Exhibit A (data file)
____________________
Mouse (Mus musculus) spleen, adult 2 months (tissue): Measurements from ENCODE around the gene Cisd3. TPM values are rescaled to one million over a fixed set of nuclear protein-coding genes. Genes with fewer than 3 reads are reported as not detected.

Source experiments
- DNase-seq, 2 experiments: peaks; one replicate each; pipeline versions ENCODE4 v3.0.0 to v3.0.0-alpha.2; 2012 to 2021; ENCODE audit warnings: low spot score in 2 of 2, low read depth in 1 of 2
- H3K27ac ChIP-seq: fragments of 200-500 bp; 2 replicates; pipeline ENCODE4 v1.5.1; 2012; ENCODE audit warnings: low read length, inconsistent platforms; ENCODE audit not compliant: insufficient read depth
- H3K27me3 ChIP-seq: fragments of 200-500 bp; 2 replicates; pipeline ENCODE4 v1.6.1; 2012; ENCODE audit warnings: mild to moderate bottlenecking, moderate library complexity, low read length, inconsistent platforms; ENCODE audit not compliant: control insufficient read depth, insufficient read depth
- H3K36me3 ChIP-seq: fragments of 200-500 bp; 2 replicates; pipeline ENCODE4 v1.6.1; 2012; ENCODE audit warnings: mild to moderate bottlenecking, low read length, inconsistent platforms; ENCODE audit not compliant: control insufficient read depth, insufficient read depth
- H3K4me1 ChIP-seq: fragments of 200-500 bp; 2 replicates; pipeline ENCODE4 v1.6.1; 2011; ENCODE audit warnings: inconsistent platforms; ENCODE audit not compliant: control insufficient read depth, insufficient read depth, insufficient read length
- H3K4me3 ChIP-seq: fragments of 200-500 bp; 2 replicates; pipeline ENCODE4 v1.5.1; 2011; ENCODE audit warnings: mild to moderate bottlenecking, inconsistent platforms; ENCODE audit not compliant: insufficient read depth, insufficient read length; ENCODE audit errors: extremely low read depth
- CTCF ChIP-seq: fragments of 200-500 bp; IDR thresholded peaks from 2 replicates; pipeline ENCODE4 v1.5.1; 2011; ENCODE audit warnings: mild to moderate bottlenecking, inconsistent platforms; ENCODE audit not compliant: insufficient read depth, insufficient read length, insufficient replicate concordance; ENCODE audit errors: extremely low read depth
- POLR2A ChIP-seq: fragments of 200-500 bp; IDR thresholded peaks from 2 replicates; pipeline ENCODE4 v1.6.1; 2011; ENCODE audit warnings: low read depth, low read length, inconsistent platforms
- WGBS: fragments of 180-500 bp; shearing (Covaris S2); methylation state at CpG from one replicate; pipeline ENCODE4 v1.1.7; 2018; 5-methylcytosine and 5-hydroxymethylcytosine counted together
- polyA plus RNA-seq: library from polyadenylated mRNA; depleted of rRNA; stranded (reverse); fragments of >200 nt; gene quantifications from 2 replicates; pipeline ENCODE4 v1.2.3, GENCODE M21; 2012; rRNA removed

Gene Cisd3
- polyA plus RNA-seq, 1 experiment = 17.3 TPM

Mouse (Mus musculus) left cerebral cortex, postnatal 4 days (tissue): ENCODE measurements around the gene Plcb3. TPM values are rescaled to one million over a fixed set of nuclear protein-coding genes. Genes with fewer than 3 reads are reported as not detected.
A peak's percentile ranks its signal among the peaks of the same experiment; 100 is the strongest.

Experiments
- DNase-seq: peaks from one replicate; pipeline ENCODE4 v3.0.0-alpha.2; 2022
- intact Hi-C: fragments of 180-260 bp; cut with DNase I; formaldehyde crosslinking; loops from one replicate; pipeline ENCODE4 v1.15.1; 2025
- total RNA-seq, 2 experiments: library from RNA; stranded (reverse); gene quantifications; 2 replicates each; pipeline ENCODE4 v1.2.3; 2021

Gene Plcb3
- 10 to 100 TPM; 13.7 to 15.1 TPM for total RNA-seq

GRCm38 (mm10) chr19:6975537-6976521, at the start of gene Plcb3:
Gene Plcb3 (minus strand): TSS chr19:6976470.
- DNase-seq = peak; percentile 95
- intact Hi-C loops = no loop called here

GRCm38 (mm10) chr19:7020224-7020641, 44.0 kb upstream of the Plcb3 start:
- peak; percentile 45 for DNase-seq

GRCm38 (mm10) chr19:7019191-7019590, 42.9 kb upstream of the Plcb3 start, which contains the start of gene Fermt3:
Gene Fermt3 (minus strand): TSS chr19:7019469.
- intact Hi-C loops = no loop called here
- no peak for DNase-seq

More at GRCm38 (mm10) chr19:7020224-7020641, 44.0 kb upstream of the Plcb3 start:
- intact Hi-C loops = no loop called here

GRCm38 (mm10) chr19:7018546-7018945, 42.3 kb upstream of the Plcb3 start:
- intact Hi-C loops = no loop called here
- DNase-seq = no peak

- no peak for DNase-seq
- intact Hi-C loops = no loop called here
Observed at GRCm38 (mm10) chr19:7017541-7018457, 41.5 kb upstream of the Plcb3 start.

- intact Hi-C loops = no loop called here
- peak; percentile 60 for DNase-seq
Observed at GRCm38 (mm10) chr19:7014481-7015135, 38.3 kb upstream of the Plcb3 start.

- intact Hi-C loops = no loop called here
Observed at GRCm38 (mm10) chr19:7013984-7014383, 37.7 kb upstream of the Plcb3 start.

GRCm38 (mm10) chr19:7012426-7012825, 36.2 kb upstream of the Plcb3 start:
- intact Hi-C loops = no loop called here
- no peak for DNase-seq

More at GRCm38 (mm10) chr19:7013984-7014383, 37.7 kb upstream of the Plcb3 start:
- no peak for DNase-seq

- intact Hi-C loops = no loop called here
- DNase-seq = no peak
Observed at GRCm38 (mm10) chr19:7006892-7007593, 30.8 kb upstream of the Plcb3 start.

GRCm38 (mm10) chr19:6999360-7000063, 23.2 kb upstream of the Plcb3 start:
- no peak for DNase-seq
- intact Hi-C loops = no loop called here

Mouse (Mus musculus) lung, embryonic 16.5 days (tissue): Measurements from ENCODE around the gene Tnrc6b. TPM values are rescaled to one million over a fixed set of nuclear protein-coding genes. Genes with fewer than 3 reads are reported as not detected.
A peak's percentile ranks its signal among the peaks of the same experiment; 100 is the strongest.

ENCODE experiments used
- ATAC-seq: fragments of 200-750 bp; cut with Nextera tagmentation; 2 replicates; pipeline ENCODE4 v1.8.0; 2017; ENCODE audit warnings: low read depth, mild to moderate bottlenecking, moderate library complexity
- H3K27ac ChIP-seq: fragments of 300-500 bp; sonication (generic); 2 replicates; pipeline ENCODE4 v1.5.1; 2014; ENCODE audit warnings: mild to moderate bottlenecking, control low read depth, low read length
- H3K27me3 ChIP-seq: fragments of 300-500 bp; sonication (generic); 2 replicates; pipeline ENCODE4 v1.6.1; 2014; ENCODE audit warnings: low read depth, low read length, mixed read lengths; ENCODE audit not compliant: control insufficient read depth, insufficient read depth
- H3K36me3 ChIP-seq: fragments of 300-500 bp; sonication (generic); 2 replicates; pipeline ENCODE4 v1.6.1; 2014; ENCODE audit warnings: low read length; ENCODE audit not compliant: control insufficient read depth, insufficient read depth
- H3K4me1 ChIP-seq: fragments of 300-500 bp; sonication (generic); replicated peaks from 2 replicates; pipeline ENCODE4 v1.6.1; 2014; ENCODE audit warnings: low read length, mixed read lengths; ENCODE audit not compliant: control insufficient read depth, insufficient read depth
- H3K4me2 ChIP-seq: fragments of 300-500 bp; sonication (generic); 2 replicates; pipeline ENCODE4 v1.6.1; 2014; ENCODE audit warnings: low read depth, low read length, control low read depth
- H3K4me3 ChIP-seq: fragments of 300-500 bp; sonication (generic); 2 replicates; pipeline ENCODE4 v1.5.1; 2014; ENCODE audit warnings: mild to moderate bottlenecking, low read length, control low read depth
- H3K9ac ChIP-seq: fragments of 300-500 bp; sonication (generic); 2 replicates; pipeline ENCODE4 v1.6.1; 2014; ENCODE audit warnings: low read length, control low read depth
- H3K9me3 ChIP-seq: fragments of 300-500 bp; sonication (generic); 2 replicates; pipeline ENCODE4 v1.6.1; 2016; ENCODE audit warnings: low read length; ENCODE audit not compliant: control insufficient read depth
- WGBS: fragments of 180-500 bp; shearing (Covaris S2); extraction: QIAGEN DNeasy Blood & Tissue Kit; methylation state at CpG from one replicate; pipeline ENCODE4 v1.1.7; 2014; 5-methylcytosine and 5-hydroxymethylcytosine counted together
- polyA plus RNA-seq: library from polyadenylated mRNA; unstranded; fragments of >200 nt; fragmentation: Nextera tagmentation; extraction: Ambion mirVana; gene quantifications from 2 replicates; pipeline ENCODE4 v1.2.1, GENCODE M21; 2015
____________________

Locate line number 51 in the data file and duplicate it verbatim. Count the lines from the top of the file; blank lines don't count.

- intact Hi-C loops = no loop called here